As the war dragged on, the soldiers grew weary. There was despair that only those who had lost an arm and a leg had any hope of returning back home. A Gurkha soldier committed suicide at the Kitchener Hospital. “For God’s sake, Don’t Come, Don’t come to this war in Europe. Tell my brother, for God’s sake not to enlist,” wrote a soldier.

However, despite the harsh conditions and the loss of their comrades, most remained firmly loyal to the King Emperor and were not afraid of death. “It is the duty of young men to fight as lions in the field of battle,” wrote a young Pathan to his friend. “It is of no consequence — to die is one’s duty.” Another letter written by a wounded Dogra soldier from the hospital in Brighton echoed the sentiment: “We must be true to our salt and he who is faithful will win paradise for his parents as well as for himself.”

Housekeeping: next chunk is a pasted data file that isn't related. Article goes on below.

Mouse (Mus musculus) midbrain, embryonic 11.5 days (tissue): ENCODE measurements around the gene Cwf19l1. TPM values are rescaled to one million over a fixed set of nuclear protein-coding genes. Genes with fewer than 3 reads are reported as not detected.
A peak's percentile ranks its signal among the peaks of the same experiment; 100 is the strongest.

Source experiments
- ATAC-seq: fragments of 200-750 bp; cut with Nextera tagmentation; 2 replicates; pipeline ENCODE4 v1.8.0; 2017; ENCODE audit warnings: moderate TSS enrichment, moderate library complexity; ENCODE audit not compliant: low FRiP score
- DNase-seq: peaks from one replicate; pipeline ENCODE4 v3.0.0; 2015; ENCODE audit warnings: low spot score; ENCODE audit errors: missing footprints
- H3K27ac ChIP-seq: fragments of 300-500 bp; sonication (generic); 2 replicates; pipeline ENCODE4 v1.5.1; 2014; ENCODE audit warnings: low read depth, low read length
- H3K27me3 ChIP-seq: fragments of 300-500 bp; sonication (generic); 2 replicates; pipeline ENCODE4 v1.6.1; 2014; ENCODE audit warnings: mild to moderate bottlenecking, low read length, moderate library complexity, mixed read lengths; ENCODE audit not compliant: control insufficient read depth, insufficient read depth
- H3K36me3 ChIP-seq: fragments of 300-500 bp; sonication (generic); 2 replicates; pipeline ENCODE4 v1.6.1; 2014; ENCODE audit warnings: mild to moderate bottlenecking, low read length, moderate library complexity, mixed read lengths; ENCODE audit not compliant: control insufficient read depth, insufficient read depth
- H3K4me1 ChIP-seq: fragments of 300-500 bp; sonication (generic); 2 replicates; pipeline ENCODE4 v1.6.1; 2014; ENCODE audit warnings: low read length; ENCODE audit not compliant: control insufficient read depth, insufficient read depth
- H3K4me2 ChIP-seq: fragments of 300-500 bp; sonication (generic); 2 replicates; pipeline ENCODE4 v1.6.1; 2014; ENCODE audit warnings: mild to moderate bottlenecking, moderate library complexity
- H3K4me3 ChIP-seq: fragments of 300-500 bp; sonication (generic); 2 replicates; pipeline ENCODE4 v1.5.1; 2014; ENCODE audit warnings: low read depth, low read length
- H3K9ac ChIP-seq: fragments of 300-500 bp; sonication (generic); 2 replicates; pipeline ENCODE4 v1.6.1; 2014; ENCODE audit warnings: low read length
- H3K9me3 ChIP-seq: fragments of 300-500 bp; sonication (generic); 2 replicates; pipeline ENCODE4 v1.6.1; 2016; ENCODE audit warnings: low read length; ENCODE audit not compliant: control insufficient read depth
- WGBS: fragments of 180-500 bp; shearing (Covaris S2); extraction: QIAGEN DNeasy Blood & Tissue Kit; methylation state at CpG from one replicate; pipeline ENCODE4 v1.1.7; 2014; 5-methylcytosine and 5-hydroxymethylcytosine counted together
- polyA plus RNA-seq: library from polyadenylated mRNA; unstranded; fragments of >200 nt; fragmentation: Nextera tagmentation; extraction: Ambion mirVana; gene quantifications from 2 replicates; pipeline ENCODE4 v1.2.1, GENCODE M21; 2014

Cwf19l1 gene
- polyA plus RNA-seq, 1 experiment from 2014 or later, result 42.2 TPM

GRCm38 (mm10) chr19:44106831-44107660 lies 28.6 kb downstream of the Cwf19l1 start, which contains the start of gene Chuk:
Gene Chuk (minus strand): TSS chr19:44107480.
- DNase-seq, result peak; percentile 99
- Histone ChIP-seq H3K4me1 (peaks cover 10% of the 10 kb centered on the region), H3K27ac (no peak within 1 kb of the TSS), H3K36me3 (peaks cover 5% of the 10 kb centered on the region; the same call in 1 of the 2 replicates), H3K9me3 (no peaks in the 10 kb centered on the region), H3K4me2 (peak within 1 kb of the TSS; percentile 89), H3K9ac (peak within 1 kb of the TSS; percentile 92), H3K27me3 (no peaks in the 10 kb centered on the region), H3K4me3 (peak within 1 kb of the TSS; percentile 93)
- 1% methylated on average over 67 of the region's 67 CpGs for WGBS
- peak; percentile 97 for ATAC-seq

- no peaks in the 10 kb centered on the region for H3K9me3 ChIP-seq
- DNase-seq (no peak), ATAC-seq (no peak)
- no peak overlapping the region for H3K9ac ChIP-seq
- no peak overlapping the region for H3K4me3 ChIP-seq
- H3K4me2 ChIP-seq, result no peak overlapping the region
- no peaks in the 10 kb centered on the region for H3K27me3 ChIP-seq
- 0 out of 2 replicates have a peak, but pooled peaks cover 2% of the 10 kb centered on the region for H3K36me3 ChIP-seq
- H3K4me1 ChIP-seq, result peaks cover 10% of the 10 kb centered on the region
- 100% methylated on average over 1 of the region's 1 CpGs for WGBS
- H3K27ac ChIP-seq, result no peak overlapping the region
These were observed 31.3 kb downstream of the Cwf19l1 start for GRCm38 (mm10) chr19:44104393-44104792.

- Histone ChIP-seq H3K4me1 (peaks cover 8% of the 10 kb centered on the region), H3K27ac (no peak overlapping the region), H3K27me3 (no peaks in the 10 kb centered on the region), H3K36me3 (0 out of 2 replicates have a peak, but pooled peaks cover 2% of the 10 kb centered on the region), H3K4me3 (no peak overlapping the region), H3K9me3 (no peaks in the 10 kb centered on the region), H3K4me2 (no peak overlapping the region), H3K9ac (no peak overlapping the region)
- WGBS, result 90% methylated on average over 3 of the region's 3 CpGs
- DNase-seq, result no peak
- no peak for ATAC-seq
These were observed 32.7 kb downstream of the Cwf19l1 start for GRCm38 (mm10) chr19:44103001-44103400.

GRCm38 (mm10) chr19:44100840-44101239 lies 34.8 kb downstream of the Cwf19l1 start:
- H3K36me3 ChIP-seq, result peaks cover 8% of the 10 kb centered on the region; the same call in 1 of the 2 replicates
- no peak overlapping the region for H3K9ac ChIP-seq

When they returned to India after over four years, medals of honour pinned on their uniforms, battered by what they had seen and experienced, they were changed men. Along with a sense of pride, there was a new awareness. The soldiers knew what it was like to live in a free land.

Barely five months after the end of the war, General Dyer fired on unarmed civilians in Jallianwala Bagh in Amritsar, killing hundreds. Instead of gratitude for the role played by Indian soldiers — a majority of whom were from the Punjab — the British administration turned its guns on them. The relentless brutality united the nation in grief and anger and led to a rising tide of protests against British rule. The bullets fired by General Dyer would ignite the fight for freedom. It was the beginning of the end of the British empire in India. Twenty-eight years later, India would be independent.